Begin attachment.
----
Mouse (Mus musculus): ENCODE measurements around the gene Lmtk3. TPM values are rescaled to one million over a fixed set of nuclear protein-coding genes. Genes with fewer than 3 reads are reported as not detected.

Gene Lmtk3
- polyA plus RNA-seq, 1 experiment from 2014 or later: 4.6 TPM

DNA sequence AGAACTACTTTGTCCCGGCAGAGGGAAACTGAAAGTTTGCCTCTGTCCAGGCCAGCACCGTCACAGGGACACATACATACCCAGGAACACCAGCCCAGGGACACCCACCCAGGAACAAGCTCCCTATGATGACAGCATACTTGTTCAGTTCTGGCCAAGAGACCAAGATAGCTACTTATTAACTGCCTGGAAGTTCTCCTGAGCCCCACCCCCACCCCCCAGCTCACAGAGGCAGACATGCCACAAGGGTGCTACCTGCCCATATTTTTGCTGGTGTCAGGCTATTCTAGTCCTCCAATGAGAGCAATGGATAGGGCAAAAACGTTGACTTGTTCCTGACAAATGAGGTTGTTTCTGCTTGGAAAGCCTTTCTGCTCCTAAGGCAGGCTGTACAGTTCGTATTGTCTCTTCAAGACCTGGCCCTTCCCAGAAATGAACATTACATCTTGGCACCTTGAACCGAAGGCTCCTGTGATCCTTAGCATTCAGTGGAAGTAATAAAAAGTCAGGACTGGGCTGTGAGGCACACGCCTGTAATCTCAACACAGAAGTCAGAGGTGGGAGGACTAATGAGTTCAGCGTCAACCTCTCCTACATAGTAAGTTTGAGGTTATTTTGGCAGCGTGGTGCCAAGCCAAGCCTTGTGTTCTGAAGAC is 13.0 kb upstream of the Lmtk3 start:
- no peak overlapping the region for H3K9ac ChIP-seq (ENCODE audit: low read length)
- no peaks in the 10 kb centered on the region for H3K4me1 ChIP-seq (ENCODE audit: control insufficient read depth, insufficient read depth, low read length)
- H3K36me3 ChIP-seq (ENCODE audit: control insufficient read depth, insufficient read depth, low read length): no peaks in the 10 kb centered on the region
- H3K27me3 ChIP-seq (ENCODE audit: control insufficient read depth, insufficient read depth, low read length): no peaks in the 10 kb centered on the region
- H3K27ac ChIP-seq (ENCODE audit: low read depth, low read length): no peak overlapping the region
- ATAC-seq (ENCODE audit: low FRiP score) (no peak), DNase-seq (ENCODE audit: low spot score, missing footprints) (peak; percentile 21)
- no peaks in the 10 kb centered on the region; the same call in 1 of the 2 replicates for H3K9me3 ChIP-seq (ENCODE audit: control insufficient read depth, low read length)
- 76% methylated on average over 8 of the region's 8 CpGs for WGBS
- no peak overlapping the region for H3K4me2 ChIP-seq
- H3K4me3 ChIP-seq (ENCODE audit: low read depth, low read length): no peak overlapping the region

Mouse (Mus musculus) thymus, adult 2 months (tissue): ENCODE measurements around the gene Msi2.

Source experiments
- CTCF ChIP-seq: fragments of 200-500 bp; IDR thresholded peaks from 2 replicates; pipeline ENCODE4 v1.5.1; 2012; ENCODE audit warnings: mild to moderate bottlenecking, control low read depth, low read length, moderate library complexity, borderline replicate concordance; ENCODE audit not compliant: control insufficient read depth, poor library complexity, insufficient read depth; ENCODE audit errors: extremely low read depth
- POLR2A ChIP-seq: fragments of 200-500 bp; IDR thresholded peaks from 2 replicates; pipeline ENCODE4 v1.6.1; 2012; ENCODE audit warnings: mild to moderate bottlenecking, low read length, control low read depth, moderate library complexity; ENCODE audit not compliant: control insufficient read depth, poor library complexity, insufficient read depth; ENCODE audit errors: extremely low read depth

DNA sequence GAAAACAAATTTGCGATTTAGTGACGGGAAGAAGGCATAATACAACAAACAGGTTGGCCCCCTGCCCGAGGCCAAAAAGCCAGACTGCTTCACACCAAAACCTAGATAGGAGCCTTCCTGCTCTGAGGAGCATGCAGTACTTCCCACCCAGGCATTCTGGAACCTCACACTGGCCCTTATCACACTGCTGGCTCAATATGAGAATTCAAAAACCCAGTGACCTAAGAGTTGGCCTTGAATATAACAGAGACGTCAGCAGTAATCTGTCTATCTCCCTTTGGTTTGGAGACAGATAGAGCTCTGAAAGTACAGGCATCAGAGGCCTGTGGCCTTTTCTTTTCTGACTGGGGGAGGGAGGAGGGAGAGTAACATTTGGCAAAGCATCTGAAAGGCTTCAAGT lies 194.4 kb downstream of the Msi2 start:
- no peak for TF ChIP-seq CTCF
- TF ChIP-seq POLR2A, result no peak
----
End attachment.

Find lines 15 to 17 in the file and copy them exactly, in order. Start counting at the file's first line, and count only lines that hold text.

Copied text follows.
Mouse (Mus musculus) thymus, adult 2 months (tissue): ENCODE measurements around the gene Msi2.

Source experiments
- CTCF ChIP-seq: fragments of 200-500 bp; IDR thresholded peaks from 2 replicates; pipeline ENCODE4 v1.5.1; 2012; ENCODE audit warnings: mild to moderate bottlenecking, control low read depth, low read length, moderate library complexity, borderline replicate concordance; ENCODE audit not compliant: control insufficient read depth, poor library complexity, insufficient read depth; ENCODE audit errors: extremely low read depth